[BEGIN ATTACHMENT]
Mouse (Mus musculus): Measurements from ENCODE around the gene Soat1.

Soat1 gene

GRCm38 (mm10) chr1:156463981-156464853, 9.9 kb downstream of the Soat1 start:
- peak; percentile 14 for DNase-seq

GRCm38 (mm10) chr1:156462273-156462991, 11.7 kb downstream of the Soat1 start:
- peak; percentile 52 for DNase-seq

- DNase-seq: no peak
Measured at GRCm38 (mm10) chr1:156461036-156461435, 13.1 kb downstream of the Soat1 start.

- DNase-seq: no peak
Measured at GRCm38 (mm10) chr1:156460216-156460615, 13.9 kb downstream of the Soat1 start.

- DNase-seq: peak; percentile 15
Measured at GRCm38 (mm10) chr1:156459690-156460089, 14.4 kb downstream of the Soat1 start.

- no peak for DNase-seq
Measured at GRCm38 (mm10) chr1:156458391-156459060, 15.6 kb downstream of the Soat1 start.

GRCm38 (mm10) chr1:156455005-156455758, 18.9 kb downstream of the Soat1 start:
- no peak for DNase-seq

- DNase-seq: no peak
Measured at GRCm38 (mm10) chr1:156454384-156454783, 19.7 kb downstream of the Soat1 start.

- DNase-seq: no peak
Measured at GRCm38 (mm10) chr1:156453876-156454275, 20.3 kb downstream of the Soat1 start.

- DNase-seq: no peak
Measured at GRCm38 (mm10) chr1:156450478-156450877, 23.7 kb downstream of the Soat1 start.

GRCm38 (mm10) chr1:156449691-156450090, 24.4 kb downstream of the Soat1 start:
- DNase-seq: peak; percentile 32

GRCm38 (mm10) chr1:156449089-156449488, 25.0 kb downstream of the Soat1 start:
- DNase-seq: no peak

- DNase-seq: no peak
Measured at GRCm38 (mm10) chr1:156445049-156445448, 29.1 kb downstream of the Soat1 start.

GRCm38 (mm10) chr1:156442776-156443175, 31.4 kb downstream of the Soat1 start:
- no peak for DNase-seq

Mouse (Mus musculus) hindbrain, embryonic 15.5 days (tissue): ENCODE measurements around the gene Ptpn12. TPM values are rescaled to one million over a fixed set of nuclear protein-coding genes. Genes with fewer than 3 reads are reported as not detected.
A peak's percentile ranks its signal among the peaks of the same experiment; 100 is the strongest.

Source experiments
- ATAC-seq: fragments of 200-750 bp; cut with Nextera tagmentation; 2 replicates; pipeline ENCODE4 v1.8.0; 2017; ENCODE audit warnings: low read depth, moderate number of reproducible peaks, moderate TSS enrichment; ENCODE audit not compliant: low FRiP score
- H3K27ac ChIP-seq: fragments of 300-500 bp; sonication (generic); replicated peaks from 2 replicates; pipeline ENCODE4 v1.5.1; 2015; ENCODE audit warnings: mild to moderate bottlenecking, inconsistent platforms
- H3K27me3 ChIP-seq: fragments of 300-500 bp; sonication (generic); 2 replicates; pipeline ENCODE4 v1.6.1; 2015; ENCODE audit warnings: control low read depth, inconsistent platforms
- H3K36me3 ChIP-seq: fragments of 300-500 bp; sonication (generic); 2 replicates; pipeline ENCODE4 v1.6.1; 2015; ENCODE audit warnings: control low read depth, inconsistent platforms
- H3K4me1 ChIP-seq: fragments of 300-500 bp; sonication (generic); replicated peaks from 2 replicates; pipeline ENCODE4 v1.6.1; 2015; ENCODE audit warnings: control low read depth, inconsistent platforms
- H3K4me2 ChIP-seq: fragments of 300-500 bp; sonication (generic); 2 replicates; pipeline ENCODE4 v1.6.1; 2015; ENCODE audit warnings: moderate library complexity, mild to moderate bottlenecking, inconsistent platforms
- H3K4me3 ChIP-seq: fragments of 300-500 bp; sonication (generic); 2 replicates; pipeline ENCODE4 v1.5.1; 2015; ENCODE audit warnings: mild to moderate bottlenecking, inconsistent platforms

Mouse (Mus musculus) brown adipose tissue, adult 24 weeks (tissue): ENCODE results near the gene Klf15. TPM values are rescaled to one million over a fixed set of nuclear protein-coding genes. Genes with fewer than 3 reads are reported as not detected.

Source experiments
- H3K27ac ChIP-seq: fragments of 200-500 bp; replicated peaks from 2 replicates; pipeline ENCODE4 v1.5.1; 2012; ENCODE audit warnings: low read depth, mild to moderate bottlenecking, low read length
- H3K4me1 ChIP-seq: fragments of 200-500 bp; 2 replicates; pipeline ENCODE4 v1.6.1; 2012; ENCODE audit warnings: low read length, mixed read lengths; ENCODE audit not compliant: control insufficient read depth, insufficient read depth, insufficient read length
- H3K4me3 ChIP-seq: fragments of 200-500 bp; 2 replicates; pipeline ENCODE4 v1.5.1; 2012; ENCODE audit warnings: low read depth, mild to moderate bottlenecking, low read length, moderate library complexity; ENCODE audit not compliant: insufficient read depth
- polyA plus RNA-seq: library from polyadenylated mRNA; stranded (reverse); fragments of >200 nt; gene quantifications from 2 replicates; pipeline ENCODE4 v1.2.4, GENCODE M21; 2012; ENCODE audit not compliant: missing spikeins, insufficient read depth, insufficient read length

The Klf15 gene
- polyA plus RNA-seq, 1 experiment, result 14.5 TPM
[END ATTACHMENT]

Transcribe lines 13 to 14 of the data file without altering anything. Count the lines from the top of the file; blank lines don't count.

- no peak for DNase-seq
Measured at GRCm38 (mm10) chr1:156458391-156459060, 15.6 kb downstream of the Soat1 start.